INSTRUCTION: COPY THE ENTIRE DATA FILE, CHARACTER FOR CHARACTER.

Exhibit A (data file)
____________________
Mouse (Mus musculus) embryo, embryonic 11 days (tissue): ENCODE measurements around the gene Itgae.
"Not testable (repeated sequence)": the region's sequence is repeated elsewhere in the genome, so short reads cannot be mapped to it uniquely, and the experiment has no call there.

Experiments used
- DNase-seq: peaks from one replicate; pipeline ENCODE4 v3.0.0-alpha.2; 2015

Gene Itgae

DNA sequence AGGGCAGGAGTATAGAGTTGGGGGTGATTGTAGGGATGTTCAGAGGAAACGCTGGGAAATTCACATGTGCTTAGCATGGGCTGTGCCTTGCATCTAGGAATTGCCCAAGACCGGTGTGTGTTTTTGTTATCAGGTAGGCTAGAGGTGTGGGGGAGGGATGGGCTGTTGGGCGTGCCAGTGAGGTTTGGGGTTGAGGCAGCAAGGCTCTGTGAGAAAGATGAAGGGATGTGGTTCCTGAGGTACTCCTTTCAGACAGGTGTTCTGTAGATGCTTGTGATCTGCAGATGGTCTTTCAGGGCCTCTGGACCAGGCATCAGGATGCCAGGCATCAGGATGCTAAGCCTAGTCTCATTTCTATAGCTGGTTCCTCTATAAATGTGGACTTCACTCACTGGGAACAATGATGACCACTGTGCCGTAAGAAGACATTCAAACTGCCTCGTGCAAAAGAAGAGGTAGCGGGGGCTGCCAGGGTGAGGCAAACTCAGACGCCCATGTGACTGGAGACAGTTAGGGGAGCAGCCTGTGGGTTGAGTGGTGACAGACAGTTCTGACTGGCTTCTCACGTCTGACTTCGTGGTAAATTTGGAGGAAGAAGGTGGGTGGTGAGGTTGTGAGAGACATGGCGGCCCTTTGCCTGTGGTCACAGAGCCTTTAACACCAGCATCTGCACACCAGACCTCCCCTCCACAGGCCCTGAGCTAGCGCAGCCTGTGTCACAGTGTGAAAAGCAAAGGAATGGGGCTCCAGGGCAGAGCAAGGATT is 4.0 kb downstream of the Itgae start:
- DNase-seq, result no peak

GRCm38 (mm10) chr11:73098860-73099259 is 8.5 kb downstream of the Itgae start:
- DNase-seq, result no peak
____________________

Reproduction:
Mouse (Mus musculus) embryo, embryonic 11 days (tissue): ENCODE measurements around the gene Itgae.
"Not testable (repeated sequence)": the region's sequence is repeated elsewhere in the genome, so short reads cannot be mapped to it uniquely, and the experiment has no call there.

Experiments used
- DNase-seq: peaks from one replicate; pipeline ENCODE4 v3.0.0-alpha.2; 2015

Gene Itgae

DNA sequence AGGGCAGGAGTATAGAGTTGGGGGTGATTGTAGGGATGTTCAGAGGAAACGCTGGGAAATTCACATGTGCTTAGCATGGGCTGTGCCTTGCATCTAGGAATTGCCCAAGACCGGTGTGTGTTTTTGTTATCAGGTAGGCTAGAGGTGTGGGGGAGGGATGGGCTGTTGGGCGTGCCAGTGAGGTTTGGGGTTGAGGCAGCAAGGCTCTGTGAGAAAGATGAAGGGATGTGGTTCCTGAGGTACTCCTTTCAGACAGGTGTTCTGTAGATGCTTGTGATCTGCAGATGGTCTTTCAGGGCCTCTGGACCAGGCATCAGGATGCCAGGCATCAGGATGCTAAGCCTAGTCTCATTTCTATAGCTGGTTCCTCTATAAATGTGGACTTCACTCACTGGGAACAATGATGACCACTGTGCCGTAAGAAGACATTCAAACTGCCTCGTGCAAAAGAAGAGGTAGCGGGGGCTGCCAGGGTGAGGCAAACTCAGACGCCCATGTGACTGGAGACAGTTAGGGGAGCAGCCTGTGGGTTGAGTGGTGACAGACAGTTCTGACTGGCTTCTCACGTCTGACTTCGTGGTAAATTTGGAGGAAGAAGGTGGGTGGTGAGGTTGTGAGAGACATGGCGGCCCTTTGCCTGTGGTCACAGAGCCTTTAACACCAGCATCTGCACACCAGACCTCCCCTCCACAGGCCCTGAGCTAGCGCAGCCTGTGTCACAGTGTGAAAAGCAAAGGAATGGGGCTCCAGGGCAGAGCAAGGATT is 4.0 kb downstream of the Itgae start:
- DNase-seq, result no peak

GRCm38 (mm10) chr11:73098860-73099259 is 8.5 kb downstream of the Itgae start:
- DNase-seq, result no peak